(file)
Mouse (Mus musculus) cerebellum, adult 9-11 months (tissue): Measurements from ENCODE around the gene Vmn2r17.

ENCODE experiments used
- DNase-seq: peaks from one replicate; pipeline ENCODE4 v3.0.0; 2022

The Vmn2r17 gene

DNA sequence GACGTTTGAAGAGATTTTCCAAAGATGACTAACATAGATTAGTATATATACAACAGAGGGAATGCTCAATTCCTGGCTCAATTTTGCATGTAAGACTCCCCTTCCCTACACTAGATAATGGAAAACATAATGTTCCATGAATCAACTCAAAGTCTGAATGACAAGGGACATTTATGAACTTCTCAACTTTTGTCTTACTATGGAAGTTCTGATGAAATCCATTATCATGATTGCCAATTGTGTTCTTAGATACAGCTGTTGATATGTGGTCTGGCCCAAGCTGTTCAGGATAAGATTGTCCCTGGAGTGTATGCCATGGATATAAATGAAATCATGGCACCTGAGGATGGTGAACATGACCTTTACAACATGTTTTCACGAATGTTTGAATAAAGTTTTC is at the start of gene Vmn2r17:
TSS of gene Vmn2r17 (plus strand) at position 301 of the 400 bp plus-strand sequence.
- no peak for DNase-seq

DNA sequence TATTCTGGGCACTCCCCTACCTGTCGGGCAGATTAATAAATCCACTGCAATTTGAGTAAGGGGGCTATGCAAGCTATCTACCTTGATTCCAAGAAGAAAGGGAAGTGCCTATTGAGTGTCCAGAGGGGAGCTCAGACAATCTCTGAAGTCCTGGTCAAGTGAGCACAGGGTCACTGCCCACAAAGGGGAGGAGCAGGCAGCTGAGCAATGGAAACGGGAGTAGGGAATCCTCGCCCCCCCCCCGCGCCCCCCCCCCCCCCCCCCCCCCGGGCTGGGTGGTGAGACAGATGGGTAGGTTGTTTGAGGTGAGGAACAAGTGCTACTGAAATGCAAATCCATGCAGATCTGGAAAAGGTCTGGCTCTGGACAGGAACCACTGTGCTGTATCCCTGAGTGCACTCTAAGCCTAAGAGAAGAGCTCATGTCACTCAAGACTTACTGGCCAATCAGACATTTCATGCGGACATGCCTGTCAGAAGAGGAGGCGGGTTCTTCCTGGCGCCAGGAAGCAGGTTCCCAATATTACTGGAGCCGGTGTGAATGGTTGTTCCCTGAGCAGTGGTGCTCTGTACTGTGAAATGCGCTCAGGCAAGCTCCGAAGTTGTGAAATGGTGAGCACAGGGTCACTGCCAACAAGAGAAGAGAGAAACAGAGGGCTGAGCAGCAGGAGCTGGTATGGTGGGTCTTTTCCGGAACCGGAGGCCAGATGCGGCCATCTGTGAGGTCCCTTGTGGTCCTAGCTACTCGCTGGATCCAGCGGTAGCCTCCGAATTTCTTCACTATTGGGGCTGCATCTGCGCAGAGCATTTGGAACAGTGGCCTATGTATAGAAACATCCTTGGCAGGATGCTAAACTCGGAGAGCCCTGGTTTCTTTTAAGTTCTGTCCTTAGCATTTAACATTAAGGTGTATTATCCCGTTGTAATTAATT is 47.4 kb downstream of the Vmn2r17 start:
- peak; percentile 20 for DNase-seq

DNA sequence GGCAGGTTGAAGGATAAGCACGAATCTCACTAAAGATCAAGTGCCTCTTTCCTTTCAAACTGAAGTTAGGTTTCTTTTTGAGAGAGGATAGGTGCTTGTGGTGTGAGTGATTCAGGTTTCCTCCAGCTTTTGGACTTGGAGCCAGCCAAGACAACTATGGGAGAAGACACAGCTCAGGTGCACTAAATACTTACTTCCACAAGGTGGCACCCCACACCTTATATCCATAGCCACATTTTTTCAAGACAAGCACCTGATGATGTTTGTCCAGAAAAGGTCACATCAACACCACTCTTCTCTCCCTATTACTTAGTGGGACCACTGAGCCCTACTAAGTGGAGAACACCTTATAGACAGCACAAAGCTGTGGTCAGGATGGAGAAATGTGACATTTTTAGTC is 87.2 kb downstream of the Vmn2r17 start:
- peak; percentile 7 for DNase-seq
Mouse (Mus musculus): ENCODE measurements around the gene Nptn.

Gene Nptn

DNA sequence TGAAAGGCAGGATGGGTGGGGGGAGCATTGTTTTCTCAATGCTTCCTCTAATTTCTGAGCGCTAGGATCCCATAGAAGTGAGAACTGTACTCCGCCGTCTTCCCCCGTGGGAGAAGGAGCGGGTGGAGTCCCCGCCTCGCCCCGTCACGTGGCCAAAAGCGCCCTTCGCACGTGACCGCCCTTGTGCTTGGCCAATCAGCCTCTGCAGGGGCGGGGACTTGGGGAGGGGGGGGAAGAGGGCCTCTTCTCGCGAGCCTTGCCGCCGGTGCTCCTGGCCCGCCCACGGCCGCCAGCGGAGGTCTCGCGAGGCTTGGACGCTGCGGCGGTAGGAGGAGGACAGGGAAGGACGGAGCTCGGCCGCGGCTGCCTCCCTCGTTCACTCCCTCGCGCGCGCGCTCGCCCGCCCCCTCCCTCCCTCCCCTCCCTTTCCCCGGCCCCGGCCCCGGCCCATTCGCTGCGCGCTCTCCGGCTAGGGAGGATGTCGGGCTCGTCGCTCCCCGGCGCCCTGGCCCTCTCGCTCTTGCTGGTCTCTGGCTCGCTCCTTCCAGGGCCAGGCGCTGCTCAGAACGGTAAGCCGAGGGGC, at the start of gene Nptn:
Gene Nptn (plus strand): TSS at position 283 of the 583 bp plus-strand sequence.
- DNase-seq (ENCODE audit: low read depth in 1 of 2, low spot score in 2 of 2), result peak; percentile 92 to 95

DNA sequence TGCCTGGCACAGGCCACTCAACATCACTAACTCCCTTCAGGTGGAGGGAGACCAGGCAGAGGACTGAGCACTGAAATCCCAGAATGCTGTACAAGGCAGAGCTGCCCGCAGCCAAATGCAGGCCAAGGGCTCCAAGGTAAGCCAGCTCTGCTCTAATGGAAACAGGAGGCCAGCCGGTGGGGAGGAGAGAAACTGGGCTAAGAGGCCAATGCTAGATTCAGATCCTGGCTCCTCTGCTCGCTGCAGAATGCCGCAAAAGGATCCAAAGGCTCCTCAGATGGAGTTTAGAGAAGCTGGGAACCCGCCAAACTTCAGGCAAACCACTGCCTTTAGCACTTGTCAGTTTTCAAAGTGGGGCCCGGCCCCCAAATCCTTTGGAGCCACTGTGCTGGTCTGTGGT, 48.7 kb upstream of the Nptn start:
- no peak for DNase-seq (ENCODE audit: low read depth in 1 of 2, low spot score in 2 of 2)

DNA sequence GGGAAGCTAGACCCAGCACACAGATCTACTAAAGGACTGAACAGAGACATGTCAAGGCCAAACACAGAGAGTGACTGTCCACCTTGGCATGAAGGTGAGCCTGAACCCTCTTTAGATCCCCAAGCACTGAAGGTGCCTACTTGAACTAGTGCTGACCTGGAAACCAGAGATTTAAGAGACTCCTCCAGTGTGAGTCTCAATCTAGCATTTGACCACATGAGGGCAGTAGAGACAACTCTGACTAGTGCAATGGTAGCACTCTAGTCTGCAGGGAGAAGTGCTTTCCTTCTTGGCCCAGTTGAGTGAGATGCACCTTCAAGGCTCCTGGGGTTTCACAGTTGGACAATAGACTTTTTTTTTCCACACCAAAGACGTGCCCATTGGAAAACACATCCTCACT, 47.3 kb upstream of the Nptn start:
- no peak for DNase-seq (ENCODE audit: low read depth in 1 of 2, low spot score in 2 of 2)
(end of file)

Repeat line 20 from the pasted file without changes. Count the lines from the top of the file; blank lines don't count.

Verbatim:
- no peak for DNase-seq (ENCODE audit: low read depth in 1 of 2, low spot score in 2 of 2)